Source: City of San Diego
CITY OF SAN DIEGO STORM WATER POLLUTION PROGRAM INTEGRATED PEST MANAGEMENT
Smart Tips for Hiring a Pest Control Service
If you are thinking of hiring a pest control service there are some important things to consider before you take that step. Here is a checklist to help you hire a service that will adequately research your pest problem and safely apply the appropriate material to control it.
Should I hire a Pest Control Service?
Determine if the pest problem warrants hiring a pest control professional:
• Is the damage or nuisance something you can live with?
• Can you safely and effectively treat the problem yourself?
• Can you make changes that will control the pest problem over the long term and eliminate the need for any chemical control?
Get Recommendations and Facts
Obtain recommendations from neighbors, friends or family.
Call at least three companies and consider the following:
• What types of services does the company offer? For example, do they provide only monthly spray contracts or do they offer an Integrated Pest Management (IPM) approach?
• Are least-toxic pesticides or baits used when appropriate?
• Is the company operating with the required licenses, certificates and insurance? Pest control companies and individuals making household treatments must operate with a license issued by the Structural Pest Control Board.
• Individuals operating in landscape maintenance or gardening businesses and performing incidental pest control must possess a Qualified Applicator Certificate or License (QAC or QAL) issued by the California Department of Pesticide Regulation. Verify the status of an individual or business QAC or QAL online at https://www.cdpr.ca.gov/docs/license/currlic.htm.
• Most reputable pest control companies carry both general liability insurance and worker's compensation insurance.
Ask for an Inspection
• Ask the company to inspect the site. The company may charge a fee to do this inspection, but for that fee they should provide you with a diagnosis of the problem or an identification of the pest. They should show you where the pest is causing the problem and discuss how they plan to control it. The company should also provide you with details regarding the course of treatment(s), the frequency of inspections and treatment, and an estimate of the cost of implementing their treatment plan.
• Consider long-term solutions to the problem. A company that practices IPM will suggest modification of the habitat or use of baits and monitoring, rather than just a guarantee to spray when and if the pest reappears.
• Ask which pesticides will be used, the active ingredients they contain, and their effects on people, pets and the environment. Determine if there are specific label instructions for precautions after application. You may request a copy of the Material Safety Data Sheet from the pest control company for each pesticide used.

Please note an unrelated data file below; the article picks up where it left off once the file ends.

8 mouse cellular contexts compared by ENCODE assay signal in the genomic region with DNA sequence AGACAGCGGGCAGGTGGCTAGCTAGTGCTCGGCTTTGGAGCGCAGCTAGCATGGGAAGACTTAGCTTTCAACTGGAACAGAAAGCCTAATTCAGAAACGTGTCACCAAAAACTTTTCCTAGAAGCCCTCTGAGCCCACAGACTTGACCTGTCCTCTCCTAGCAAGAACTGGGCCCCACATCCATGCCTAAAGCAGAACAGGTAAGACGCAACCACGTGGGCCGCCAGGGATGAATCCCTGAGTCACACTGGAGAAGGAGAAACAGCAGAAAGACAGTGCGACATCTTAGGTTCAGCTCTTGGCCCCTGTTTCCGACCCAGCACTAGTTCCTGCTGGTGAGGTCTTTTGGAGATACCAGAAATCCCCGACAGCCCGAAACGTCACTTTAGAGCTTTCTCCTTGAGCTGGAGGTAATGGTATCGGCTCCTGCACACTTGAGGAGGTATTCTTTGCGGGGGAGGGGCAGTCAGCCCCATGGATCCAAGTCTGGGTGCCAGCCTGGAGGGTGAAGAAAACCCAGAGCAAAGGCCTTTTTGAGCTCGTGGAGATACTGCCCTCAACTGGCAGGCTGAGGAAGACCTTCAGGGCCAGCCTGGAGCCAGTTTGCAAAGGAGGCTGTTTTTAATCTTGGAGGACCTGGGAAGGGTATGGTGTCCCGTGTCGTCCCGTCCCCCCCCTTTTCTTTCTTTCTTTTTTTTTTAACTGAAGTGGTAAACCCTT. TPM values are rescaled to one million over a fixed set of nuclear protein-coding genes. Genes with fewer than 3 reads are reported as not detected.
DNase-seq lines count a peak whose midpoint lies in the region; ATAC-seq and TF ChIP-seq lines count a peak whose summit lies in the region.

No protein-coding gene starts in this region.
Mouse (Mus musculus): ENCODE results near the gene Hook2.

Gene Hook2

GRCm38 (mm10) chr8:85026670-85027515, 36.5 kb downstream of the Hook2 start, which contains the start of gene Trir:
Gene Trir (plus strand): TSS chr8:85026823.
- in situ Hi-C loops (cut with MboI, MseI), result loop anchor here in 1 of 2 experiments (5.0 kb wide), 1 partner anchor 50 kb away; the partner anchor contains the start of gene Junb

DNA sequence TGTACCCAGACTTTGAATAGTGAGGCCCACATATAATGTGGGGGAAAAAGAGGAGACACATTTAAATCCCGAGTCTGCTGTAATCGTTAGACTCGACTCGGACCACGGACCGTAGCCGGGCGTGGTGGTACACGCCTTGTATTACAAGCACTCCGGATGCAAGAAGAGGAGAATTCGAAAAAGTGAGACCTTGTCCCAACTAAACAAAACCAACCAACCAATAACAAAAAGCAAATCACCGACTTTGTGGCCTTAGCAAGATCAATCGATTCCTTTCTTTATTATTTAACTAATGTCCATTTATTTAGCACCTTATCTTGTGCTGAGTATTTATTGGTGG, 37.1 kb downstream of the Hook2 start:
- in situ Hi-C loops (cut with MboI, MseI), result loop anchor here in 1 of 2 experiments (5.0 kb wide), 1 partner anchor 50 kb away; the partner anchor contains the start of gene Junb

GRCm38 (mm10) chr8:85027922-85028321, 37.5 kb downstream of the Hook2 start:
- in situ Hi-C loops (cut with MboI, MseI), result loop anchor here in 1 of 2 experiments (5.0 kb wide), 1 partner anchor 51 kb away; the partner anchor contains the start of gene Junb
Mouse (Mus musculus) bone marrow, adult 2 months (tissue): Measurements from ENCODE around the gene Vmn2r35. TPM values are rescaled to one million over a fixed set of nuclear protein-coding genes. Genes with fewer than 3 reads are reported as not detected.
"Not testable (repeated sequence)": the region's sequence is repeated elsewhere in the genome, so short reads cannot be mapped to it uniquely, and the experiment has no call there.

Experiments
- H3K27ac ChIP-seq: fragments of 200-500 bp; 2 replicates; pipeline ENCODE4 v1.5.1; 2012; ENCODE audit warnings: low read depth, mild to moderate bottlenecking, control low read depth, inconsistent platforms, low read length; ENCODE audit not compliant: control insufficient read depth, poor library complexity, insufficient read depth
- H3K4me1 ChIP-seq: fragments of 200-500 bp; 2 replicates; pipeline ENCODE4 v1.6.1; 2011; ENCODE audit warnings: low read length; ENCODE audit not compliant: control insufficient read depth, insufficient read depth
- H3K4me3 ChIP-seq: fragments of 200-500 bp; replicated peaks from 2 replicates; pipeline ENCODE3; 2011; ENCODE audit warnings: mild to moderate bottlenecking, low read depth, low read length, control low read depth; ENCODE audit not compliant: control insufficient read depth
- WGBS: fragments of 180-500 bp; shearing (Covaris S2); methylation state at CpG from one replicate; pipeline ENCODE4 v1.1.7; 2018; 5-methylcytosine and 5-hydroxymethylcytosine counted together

• Ask how the pesticide will be applied and where. Chemicals sprayed around the home perimeter may be washed away by irrigation or rain, especially if concrete walkways or other impervious materials surround the home. Avoid companies that do this type of spraying.
• Is the company forthcoming with information on the identified pest problem, the reasons behind a chosen treatment, and the application techniques?
Monitor the Work
Following selection of a pest control company, continue a dialogue with the company to insure that you are getting the service stated in your contract.
• Verify that pest populations are being monitored by the company as agreed in the contract.
• Communicate to the company the levels of pests that are tolerable as well as intolerable. For example, you may tolerate ants in the landscape, but not inside the home.
• Inform the company of any appearance or increase in pest populations that you notice between visits.
Keep These Tips in Mind
Important considerations to keep in mind when applying pesticides in your garden, landscape or home:
• Be aware of weather patterns and do not apply pesticides just prior to rainfall or during windy conditions.
• Avoid the use of pesticides such as diazinon and chlorpyrifos that have been detected in streams, rivers and lakes. These specific products are no longer available for purchase, and can be disposed of at a household hazardous waste collection facility.
• Avoid the use of "broad-spectrum" insecticides. These products indiscriminately kill many types of insects, including beneficial and desirable species, and damage the balance between pest populations and their natural enemies. Frequent use of broad-spectrum pesticides can also result in the development of resistant strains of pests or secondary outbreaks of other pests.
• Under no circumstances should pest control equipment be cleaned in a location where rinse water could flow into gutters, storm drains or open waterways.
• Be aware that some pesticides are more easily carried in surface runoff than others and therefore have a greater potential to move off-site during irrigation or rain events. The leaching and runoff risks of specific pesticides can be obtained from UC Riverside's Pesticide Wise web site. Just enter the pesticide trade name or active ingredient and the conditions under which the material will be applied, such as type of soil texture, slope, irrigation rate and vegetative cover.
Information From: Cheryl Wilen, San Diego area IPM Advisor; Darren Hewer; Mary Louise Flint; Pamela M. Geisel, University of California Cooperative Extension Farm Advisor, Environmental Horticulture, Fresno County; Carolyn L. Unruh, University of California Cooperative Extension Fresno County staff writer.